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Terence Crawford Makes It Look Easy, Downing Diaz in MSG Big Room

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It was easy work, it looked like, for Terence Crawford, on Saturday night at Madison Square Garden, the big room, and on HBO. He was the ace ring general against Felix Diaz, making the challenger look slow and two steps behind for most of the scrap. The Nebraskan pulled away midway through, thoroughly, and by the end, he was doing what he wanted to the Dominican. And that is not because it was an easy task, but because he makes it look that way, because he possesses an excess of skills over most anyone he’s in with.

After a round ten which saw Diaz in retreat and not offering much offense, his corner pulled the plug. Once again, Crawford served notice he is a pound for pound ace, and leaves us fans searching hard for who might be able to truly challenge him. “Pacquiao” was a named he mentioned as a possible person to push him. If not him, he told Max Kellerman, then Juluis Indongo, or Keith Thurman.

Top Rank-Bob Arum was the promoter, and 8,026 folks put their butts into a seat.

Crawford (30-0 entering; from Omaha, Nebrska; trained by Brian McIntyre) was 39.2 Friday. Diaz (19-1 entering; from DR) was 139.4. He is promoted by Lou Dibella and advised by Al Haymon.

In the first, the lefties jabbed. Bud threw one, two, three. He’s a patient type, not prone to coming out and trying to steamroll a foe. His jab was working and so were his legs, as Diaz couldn’t get a read or bead on him.

In the second, a left landed on Bud and the rowd buzzed. Bud then started catching Diaz coming in. He threw and slid, and threw and slid. Diaz landed late and got bold and the crowd again surged.

In the third, Bud was sliding right, going to the body more, and being a bit smarter. He came from underneath more, too, as an adjustment.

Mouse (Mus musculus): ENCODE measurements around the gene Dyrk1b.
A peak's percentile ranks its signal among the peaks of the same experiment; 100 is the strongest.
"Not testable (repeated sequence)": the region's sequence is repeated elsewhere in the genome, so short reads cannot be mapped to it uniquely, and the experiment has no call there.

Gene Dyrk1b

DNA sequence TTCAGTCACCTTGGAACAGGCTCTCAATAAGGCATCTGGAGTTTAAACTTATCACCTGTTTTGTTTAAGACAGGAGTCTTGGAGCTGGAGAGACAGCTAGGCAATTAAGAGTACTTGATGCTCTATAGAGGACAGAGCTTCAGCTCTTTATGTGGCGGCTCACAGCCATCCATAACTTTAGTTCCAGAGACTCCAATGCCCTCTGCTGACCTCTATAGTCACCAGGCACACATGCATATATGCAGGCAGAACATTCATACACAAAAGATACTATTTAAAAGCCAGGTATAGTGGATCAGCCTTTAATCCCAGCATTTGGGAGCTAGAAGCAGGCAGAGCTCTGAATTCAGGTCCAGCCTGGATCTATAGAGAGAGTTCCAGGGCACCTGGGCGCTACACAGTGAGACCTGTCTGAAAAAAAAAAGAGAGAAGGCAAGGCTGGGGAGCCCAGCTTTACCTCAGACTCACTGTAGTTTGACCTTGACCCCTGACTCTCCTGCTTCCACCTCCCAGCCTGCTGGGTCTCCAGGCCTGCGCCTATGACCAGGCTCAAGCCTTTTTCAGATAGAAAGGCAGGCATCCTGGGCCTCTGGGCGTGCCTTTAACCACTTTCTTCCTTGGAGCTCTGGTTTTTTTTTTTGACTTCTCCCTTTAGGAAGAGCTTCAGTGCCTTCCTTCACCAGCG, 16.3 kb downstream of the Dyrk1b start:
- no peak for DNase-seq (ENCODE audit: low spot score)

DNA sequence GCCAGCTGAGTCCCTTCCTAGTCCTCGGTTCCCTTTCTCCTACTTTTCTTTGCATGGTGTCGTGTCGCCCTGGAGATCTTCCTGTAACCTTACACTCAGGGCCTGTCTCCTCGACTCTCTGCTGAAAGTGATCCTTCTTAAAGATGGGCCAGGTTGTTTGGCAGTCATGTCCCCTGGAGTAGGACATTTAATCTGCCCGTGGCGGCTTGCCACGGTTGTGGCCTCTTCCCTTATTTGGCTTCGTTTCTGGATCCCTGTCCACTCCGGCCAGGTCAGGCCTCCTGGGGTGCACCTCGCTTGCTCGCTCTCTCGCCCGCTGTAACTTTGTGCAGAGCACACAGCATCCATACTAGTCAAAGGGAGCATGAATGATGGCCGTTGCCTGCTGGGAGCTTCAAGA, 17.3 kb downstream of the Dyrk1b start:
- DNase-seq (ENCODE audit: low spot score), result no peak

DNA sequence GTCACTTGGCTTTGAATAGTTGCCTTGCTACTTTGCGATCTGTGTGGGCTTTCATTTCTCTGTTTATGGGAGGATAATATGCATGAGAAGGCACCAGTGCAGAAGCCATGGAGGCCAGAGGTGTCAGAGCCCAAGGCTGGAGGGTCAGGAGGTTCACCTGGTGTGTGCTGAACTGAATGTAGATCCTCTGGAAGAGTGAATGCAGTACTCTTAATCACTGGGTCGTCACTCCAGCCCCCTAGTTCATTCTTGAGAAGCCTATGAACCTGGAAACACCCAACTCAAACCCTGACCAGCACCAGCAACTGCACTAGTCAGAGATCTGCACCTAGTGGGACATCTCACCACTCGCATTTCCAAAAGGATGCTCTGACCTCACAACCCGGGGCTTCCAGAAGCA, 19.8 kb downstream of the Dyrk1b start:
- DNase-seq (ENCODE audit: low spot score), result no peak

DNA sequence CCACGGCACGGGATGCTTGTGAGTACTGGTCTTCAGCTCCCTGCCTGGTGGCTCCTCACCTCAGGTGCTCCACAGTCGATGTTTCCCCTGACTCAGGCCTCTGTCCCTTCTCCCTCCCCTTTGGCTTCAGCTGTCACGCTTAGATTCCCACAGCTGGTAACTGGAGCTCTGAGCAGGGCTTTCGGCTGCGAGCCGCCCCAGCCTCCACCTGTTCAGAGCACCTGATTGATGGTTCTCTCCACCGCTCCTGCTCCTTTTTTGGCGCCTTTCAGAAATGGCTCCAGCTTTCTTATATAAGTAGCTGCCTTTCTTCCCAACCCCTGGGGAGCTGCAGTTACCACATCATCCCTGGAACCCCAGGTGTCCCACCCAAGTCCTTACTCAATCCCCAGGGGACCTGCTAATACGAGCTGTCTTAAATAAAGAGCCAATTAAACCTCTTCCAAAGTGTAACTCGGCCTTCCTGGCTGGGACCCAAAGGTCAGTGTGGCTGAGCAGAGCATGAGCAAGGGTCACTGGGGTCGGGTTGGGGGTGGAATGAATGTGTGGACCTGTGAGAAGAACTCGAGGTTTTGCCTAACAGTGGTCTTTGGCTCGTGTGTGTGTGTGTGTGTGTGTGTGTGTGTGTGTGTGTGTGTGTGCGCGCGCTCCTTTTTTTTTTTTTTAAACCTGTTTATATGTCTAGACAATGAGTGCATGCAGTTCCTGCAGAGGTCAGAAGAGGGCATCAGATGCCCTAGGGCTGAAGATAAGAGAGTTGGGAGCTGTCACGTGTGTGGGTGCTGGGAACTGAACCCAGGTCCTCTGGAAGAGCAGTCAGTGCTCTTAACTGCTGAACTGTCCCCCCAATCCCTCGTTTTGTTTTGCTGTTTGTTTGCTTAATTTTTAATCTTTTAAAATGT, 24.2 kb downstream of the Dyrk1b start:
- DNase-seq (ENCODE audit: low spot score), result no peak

In the fourth, the ref warned them to not be silly. Bud started moving to his left, not right as the round before. He hadn’t fought righty at all yet. They clinched more in the last round, and even more to start this round. Then Crawford pulled away, his volume edge clear.

In the fifth, Bud worked the hard jab. Diaz loading up was getting slipped pretty easily. Diaz stayed in his face but not with real effective aggression.

In the sixth, Bud had his way with Diaz. He clowned and mocked him a bit. A left uppercut was hellacious at 30 seconds left. To round seven; Diaz started to rumble. He then invited Bud to come close and Bud said nah, and the crowd roared. There was tons of inside work and no, the “stronger” and beefier guy Diaz didn’t win it. But strategically, good plan for him.

To 8; Diaz was a step, no two behind. He was smelling blood and wanting more. To 9—Bud was the stalker. It was all Bud. To round ten…Bud had to chase Diaz, who for another round was in retreat. His counters were too slow and predictable for the Nebraskan. After the round, the Diaz said no man, and threw in the towel.

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About Michael Woods

Editor/publisher Michael Woods became addicted to boxing in 1990, when Buster Douglas shocked the world with his demolition of the fearsome Mike Tyson. The Brooklyn-based journalist Woods has covered the sport since then, for ESPN The Magazine, ESPN.com, ESPN New York, RING, and he was editor of TheSweetScience.com from 2007-2015. Woods is also an accomplished blow by blow and color man, having done work for Top Rank, DiBella Entertainment, EPIX, and numerous other organizations.

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